In one embodiment, an increased level of integration is provided by situating a given instance of the job management layer and scheduler to encompass multiple sites. Therefore, this instance of the job management layer and the scheduler optimize multiple sites concurrently, treating these sites as a whole. This increased level of integration requires the greatest level amount of interoperability and trust between sites. Depending on the degree of integration, sites can be either cooperative, in which the sites work toward certain common goals but retain a significant amount of autonomy, or federated, in which sites subordinate to a single lead site. In one embodiment, the integration arrangement among the sites is expressed in the CIPs.

As was discussed above, when two or more sites located within the cooperative data stream processing system of the present invention agree to interoperate to achieve common or distinct goals that this sites were are unable to achieve in isolation, the sites form a VO. An example of forming VOs is described in Ian Foster, Carl Kesselman and Steven Tuecke, The Anatomy of the Grid: Enabling Scalable Virtual Organizations, Lecture Notes in Computer Science, 2150 (2001). In forming a VO, the member sites agree, i.e. negotiate, on inter-operational terms. These negotiated terms are formulated into a CIP for that VO. As member sites of a given VO, each site shares various types of data and processing resources in accordance with the CIP.

In defining the interactions among the member sites, each site agrees to a predetermined style of interoperation for the VO, i.e. cooperative or federated. A federated VO includes an appointed lead site for the VO. The lead site assumes a coordination role and is able to exert a level of control over the other sites. Federated VOs function best when the member sites share a common set of goals. The lead site is able to optimize resource and processing usage to support the common good of the VO or at least the good of the lead site. A cooperative VO lacks a central point of authority. The VO members interact as peers. Each member site is independent of the other sites and may have a separate agenda. However, the member sites recognize that operating in a cooperative manner increases the overall fulfillment in each independent goal.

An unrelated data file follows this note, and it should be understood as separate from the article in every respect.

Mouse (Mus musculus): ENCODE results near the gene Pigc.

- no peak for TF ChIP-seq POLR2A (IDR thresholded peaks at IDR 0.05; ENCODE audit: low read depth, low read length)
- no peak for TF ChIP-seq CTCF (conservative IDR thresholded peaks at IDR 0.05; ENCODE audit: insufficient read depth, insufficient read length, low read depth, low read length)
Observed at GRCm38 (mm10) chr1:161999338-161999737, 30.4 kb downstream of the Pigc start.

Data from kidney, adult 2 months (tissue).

In general for all VOs, the CIP includes the terms and conditions governing the interoperability among the plurality of member sites of the VO. In one embodiment, the CIP identifies the data streams and locally stored data that are shareable via remote access. This identification includes identifying classes of data streams and other data based on their attributes, since it may not be possible at the time the CIP is created to predict the data streams and other data that will exist in the future. A given CIP references the classes within the terms for that CIP. For example, a given data stream is tagged globally public, locally public or private, and a CIP term is created that grants read accesses for all globally public streams. As another example, a data stream is tagged as coming from a publicly accessible sensor, e.g., a traffic camera, and the CIP contains a term that states that public sensors are freely shared. In one embodiment, a CIP term is general and specifies that any data source located in a particular location, e.g., city, is shared, without such explicit tagging.

The CIP also includes terms to identify processing resources that are sharable. These terms identify member sites that support remote inquiries and, therefore, support the distributed planning interaction model. In addition, these terms identify member sites that only support the distributed processing and distributed data source interaction model. In one embodiment, the CIP terms identify the types of raw processing resources that are available to be shared. Suitable processing resources include, but are not limited to, central processing unit (CPU), memory, storage, software and hardware including special processing hardware. The types of available raw processing resources identify the VO as supporting the resource partitioning model, the SLA-based model or both models. The CIP terms can also identify the member sites that are available to assist in failure recovery processes and the degree of assistance available from each one of these member sites.